To commemorate this year’s Record Store Day on Saturday, April 21, a number of stores (a searchable list can be found here) will be offering promotional items, live music, signings, and more. While events vary widely by store, a number of artists will be issuing exclusive LPs that will be distributed around the country.

For Grateful Dead fans, a live recording of a February 27, 1969 show at Fillmore West in San Francisco will be released and limited to 6700 copies; Arcade Fire’s 2003 EP album will see a vinyl release for the first time, limited to 3000 copies; "Roxanne," the Police single celebrating its 40th anniversary this year, will see a 7-inch single release with the original jacket art.

The day also promises to be a big one for David Bowie fans. A special white vinyl version of 1977’s Bowie Now will be on shelves, along with Welcome to the Blackout (Live London ’78), a previously-unreleased, three-record set. Jimmy Page, Frank Zappa, Neil Young, and dozens of other artists will also be contributing releases.

No store is likely to carry everything you might want, so before making the stop, it might be best to call ahead and then plan on getting there early. If you’re one of the unlucky vinyl supporters without a brick and mortar store nearby, you can check out Discogs.com, which will be selling the special releases online.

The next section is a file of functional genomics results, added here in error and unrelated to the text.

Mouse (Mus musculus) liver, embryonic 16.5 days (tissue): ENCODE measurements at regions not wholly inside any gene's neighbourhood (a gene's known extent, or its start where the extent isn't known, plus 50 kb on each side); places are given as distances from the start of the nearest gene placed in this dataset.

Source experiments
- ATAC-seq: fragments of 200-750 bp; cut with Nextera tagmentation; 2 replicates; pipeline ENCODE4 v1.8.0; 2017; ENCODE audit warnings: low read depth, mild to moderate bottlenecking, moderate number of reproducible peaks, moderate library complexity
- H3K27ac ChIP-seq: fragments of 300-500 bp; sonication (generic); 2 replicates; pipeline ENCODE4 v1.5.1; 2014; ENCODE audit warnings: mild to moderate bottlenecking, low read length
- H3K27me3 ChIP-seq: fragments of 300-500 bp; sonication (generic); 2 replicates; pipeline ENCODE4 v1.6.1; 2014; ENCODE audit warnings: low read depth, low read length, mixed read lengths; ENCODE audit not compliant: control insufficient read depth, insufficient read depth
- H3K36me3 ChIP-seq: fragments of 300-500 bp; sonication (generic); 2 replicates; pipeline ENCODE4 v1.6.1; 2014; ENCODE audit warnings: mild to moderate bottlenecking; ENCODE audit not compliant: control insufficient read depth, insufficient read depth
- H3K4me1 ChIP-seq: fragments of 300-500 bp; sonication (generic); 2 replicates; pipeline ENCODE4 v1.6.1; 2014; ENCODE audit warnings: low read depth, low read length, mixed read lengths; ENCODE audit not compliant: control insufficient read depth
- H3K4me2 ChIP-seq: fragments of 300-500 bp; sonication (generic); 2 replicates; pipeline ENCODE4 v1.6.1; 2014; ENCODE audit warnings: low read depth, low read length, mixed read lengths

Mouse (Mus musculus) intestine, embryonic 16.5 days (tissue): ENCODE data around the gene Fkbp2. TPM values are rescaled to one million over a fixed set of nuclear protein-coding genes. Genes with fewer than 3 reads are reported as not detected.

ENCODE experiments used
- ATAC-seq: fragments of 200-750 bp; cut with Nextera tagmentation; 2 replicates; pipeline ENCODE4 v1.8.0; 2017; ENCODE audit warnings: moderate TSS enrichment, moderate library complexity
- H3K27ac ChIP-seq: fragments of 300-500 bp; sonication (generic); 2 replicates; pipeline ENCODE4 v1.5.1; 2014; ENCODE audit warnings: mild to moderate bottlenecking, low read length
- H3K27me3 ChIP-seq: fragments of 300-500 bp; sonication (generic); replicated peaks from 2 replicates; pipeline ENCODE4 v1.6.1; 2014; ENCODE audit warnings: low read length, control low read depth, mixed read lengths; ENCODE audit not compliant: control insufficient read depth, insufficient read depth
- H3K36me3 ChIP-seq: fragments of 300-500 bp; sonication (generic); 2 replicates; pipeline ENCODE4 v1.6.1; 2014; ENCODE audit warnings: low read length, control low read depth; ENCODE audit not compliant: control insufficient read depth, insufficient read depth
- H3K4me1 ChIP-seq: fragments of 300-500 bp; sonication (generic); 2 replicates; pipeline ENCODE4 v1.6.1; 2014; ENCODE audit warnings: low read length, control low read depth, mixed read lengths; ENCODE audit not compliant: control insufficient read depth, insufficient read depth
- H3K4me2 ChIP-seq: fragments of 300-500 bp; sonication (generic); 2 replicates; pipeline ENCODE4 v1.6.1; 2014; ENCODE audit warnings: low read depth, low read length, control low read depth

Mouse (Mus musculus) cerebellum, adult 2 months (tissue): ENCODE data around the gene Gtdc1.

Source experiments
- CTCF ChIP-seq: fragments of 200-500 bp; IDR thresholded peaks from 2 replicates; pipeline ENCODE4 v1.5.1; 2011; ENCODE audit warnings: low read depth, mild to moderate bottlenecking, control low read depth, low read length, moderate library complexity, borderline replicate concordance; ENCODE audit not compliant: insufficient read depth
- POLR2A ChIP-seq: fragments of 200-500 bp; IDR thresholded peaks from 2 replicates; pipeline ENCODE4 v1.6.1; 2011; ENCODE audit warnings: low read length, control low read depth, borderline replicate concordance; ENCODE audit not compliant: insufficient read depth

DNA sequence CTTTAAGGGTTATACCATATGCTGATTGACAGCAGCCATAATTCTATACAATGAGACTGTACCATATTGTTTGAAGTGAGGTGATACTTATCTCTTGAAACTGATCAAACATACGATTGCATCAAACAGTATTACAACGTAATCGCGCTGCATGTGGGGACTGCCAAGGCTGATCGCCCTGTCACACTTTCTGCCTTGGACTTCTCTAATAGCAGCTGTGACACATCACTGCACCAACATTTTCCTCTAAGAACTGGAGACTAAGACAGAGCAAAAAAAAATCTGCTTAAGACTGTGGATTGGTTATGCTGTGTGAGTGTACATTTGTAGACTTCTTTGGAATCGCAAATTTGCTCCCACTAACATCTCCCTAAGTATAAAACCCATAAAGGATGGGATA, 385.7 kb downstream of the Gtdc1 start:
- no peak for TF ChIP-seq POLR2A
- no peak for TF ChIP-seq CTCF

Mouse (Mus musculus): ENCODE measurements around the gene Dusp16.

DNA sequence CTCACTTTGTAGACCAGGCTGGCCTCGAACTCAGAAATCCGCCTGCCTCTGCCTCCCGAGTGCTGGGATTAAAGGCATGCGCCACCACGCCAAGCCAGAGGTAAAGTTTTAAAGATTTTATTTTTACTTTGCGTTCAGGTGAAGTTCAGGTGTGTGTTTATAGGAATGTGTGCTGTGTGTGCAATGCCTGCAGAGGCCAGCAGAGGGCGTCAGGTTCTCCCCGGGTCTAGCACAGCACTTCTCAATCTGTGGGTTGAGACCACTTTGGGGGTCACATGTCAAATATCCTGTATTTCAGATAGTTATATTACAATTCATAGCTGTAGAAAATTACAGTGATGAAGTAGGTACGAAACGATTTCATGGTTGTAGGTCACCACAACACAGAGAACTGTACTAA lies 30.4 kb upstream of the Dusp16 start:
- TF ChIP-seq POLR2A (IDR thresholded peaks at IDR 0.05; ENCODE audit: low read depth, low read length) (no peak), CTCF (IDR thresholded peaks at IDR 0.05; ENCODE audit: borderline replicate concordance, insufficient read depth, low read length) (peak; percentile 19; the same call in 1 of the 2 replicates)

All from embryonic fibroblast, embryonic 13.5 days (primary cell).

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Jim Henson's Labyrinth Is Being Adapted Into a Stage Musical
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Henson Company

More than 30 years after its cinematic debut, Labyrinth could be hitting the stage. In an interview with Forbes, Jim Henson's son and Henson Company CEO Brian Henson shared plans to transform the cult classic into a live musical.

While the new musical would be missing David Bowie in his starring role as Jareth the Goblin King, it would hopefully feature the soundtrack Bowie helped write. Brian Henson says there isn't a set timeline for the project yet, but the stage adaptation of the original film is already in the works.

As for a location, Henson told Forbes he envisions it running, "Not necessarily [on] Broadway, it could be for London's West End, but it will be a stage show, a big theatrical version. It’s very exciting."

Labyrinth premiered in 1986 to measly box office earnings and tepid reviews, but Jim Henson's fairytale has since grown into a phenomenon beloved by nostalgic '80s kids and younger generations alike. In the same Forbes interview, Brian Henson also confirmed the 2017 news that a long-anticipated Labyrinth sequel is apparently in development. Though he couldn't give any specifics, Henson confirmed that, "we are still excited about it but the process moves very slowly and very carefully. We're still excited about the idea of a sequel, we are working on something, but nothing that's close enough to say it's about to be in pre-production or anything like that."

While fans eagerly await those projects to come out, they can get their fix when the film returns to theaters across the U.S. on April 29, May 1, and May 2. Don't forget to wear your best Labyrinth swag to the event.

[h/t Forbes]